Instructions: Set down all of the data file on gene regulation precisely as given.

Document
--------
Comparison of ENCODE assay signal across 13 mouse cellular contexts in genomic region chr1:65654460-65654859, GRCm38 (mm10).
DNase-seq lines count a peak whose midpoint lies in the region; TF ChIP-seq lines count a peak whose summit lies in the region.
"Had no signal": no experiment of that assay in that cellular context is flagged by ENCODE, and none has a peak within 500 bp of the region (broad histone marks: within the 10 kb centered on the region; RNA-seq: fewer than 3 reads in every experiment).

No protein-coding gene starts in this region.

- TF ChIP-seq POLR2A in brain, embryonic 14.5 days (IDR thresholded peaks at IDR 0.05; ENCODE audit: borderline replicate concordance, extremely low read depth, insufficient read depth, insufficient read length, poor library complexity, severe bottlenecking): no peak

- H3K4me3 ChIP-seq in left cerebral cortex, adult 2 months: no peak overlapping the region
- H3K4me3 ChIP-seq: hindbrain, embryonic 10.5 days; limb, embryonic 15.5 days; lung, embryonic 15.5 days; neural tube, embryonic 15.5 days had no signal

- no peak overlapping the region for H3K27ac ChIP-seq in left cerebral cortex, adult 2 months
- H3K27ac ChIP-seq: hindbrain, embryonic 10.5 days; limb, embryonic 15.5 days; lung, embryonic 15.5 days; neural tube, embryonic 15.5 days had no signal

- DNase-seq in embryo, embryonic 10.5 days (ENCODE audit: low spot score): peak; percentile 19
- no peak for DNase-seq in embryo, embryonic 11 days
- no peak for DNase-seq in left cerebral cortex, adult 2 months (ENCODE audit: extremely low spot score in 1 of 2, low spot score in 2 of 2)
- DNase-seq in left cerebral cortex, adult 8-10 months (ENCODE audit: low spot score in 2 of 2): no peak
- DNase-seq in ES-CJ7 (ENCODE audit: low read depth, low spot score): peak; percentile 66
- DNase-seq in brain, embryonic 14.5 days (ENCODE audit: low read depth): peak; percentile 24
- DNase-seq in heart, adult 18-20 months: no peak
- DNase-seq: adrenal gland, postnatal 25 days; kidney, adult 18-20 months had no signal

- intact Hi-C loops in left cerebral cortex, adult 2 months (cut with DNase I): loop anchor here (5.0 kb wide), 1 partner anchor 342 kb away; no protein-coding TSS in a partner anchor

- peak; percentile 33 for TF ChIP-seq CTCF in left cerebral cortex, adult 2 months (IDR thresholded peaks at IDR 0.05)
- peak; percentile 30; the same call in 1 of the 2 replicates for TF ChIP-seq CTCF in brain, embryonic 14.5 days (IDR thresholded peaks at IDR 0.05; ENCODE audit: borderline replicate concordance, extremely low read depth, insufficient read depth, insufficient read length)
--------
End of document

Comparison of ENCODE assay signal across 13 mouse cellular contexts in genomic region chr1:65654460-65654859, GRCm38 (mm10).
DNase-seq lines count a peak whose midpoint lies in the region; TF ChIP-seq lines count a peak whose summit lies in the region.
"Had no signal": no experiment of that assay in that cellular context is flagged by ENCODE, and none has a peak within 500 bp of the region (broad histone marks: within the 10 kb centered on the region; RNA-seq: fewer than 3 reads in every experiment).

No protein-coding gene starts in this region.

- TF ChIP-seq POLR2A in brain, embryonic 14.5 days (IDR thresholded peaks at IDR 0.05; ENCODE audit: borderline replicate concordance, extremely low read depth, insufficient read depth, insufficient read length, poor library complexity, severe bottlenecking): no peak

- H3K4me3 ChIP-seq in left cerebral cortex, adult 2 months: no peak overlapping the region
- H3K4me3 ChIP-seq: hindbrain, embryonic 10.5 days; limb, embryonic 15.5 days; lung, embryonic 15.5 days; neural tube, embryonic 15.5 days had no signal

- no peak overlapping the region for H3K27ac ChIP-seq in left cerebral cortex, adult 2 months
- H3K27ac ChIP-seq: hindbrain, embryonic 10.5 days; limb, embryonic 15.5 days; lung, embryonic 15.5 days; neural tube, embryonic 15.5 days had no signal

- DNase-seq in embryo, embryonic 10.5 days (ENCODE audit: low spot score): peak; percentile 19
- no peak for DNase-seq in embryo, embryonic 11 days
- no peak for DNase-seq in left cerebral cortex, adult 2 months (ENCODE audit: extremely low spot score in 1 of 2, low spot score in 2 of 2)
- DNase-seq in left cerebral cortex, adult 8-10 months (ENCODE audit: low spot score in 2 of 2): no peak
- DNase-seq in ES-CJ7 (ENCODE audit: low read depth, low spot score): peak; percentile 66
- DNase-seq in brain, embryonic 14.5 days (ENCODE audit: low read depth): peak; percentile 24
- DNase-seq in heart, adult 18-20 months: no peak
- DNase-seq: adrenal gland, postnatal 25 days; kidney, adult 18-20 months had no signal

- intact Hi-C loops in left cerebral cortex, adult 2 months (cut with DNase I): loop anchor here (5.0 kb wide), 1 partner anchor 342 kb away; no protein-coding TSS in a partner anchor

- peak; percentile 33 for TF ChIP-seq CTCF in left cerebral cortex, adult 2 months (IDR thresholded peaks at IDR 0.05)
- peak; percentile 30; the same call in 1 of the 2 replicates for TF ChIP-seq CTCF in brain, embryonic 14.5 days (IDR thresholded peaks at IDR 0.05; ENCODE audit: borderline replicate concordance, extremely low read depth, insufficient read depth, insufficient read length)